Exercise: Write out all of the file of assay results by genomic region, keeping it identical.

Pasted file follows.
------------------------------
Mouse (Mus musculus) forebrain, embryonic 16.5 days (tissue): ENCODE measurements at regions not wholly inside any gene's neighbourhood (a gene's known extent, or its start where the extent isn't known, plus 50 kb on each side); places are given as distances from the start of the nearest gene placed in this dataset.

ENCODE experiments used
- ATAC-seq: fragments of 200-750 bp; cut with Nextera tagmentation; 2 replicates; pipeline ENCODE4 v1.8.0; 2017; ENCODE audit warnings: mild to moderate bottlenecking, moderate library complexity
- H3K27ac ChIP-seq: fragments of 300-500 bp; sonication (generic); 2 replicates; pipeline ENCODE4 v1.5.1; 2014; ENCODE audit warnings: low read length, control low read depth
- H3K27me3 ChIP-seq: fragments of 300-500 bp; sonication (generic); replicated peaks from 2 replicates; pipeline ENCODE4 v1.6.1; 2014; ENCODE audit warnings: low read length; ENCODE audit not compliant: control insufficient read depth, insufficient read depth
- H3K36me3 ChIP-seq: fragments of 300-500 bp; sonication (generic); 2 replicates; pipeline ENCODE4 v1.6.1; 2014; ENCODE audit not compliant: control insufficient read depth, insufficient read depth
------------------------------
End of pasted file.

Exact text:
Mouse (Mus musculus) forebrain, embryonic 16.5 days (tissue): ENCODE measurements at regions not wholly inside any gene's neighbourhood (a gene's known extent, or its start where the extent isn't known, plus 50 kb on each side); places are given as distances from the start of the nearest gene placed in this dataset.

ENCODE experiments used
- ATAC-seq: fragments of 200-750 bp; cut with Nextera tagmentation; 2 replicates; pipeline ENCODE4 v1.8.0; 2017; ENCODE audit warnings: mild to moderate bottlenecking, moderate library complexity
- H3K27ac ChIP-seq: fragments of 300-500 bp; sonication (generic); 2 replicates; pipeline ENCODE4 v1.5.1; 2014; ENCODE audit warnings: low read length, control low read depth
- H3K27me3 ChIP-seq: fragments of 300-500 bp; sonication (generic); replicated peaks from 2 replicates; pipeline ENCODE4 v1.6.1; 2014; ENCODE audit warnings: low read length; ENCODE audit not compliant: control insufficient read depth, insufficient read depth
- H3K36me3 ChIP-seq: fragments of 300-500 bp; sonication (generic); 2 replicates; pipeline ENCODE4 v1.6.1; 2014; ENCODE audit not compliant: control insufficient read depth, insufficient read depth